Congratulations to former lab members Peter Borden and Caleb Wright in their recently published paper in Neuron entitled “Thalamic bursting and the role of timing and synchrony in thalamocortical signaling in the awake mouse” (Borden, Wright, et al., Neuron, 2022). This paper is also being featured in the News and … More Congratulations to Peter and Caleb for their recently published paper in Neuron!
The Stanley Lab had a busy 2021-2022, with many papers hitting the stands that represent the culmination of a ton of hard work. Good work, everyone! Here are the highlights: Y. J. Liew, A. Pala, C. J. Whitmire, W. A. Stoy, C. R. Forest, G. B. Stanley, Inferring thalamocortical monosynaptic connectivity in-vivo, … More Many Recent Papers to Celebrate!
Chris Waiblinger’s Nature Communications paper entitled, “Emerging experience-dependent dynamics in primary somatosensory cortex reﬂect behavioral adaptation,” was recently featured by the Department of Biomedical Engineering at Georgia Tech/Emory. Check out the article here!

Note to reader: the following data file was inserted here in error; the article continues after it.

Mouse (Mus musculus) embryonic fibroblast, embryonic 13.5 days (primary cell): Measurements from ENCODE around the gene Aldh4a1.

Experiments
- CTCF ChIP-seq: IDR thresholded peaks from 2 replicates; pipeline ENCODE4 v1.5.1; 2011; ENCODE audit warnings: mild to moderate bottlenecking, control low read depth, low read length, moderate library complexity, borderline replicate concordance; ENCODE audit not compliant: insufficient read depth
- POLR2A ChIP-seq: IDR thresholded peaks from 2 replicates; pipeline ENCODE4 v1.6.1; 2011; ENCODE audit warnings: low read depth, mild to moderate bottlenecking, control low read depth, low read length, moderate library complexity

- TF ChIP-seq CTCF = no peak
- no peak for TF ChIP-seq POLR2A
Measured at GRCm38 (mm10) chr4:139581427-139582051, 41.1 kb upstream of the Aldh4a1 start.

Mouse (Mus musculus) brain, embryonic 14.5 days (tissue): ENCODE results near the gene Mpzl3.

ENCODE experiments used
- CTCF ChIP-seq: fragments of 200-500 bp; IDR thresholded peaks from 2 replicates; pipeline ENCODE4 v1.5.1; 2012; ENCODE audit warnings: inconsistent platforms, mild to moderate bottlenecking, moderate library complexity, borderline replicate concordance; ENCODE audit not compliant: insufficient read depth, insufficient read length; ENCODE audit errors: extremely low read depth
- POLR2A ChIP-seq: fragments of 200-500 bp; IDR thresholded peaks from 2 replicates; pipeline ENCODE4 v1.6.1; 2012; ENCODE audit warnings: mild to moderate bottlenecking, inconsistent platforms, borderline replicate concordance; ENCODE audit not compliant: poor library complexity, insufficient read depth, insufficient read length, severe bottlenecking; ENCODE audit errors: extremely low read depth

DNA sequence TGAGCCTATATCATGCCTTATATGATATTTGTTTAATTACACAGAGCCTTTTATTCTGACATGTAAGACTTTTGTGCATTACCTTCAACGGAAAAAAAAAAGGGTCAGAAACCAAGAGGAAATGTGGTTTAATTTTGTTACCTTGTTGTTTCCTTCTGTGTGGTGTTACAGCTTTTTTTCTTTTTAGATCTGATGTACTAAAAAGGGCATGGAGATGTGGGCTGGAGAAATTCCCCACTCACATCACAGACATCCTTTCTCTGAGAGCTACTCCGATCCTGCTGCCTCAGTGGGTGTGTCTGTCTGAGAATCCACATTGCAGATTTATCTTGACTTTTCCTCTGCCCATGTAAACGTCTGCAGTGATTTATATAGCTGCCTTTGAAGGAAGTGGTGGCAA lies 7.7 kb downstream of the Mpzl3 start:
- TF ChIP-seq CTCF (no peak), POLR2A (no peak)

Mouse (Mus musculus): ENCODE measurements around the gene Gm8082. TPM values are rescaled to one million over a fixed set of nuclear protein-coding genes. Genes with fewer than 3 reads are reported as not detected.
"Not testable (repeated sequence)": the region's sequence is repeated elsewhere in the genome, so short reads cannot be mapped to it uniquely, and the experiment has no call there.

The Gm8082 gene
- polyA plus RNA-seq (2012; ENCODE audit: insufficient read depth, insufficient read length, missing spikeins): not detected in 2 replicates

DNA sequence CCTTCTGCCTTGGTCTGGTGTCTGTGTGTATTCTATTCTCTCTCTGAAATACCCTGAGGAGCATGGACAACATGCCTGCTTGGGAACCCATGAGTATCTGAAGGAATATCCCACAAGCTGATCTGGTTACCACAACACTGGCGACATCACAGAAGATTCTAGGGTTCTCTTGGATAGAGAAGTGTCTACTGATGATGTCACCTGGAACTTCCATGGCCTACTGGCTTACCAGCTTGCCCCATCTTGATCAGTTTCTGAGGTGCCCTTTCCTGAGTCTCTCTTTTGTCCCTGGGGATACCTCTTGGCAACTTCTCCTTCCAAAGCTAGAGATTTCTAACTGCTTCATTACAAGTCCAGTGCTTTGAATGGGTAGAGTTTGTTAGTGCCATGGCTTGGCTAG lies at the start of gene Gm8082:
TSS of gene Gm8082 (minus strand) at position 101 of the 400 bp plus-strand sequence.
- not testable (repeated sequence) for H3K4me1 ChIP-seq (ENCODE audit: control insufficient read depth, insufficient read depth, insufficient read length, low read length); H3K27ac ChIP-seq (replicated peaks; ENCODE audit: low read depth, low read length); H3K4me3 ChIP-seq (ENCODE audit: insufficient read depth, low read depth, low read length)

Abstract: In vivo studies of neurophysiology using the whole cell patch-clamp technique enable exquisite access to both intracellular dynamics and cytosol of cells in the living brain but are underrepresented in deep subcortical nuclei because of fouling of the sensitive electrode tip. We have developed an autonomous method to navigate electrodes … More New Publication – Robotic navigation to subcortical neural tissue for intracellular electrophysiology in vivo
A pervasive underlying assumption about sensory processing is that neural activity represents the world in a graded manner: the stronger the input, the stronger the response; the weaker the input, the weaker the response. In work from Dr. Clare Gollnick and colleagues, this assumption was directly considered and investigated through … More New Publication – Response reliability observed with voltage-sensitive dye imaging of cortical layer 2/3: the probability of activation hypothesis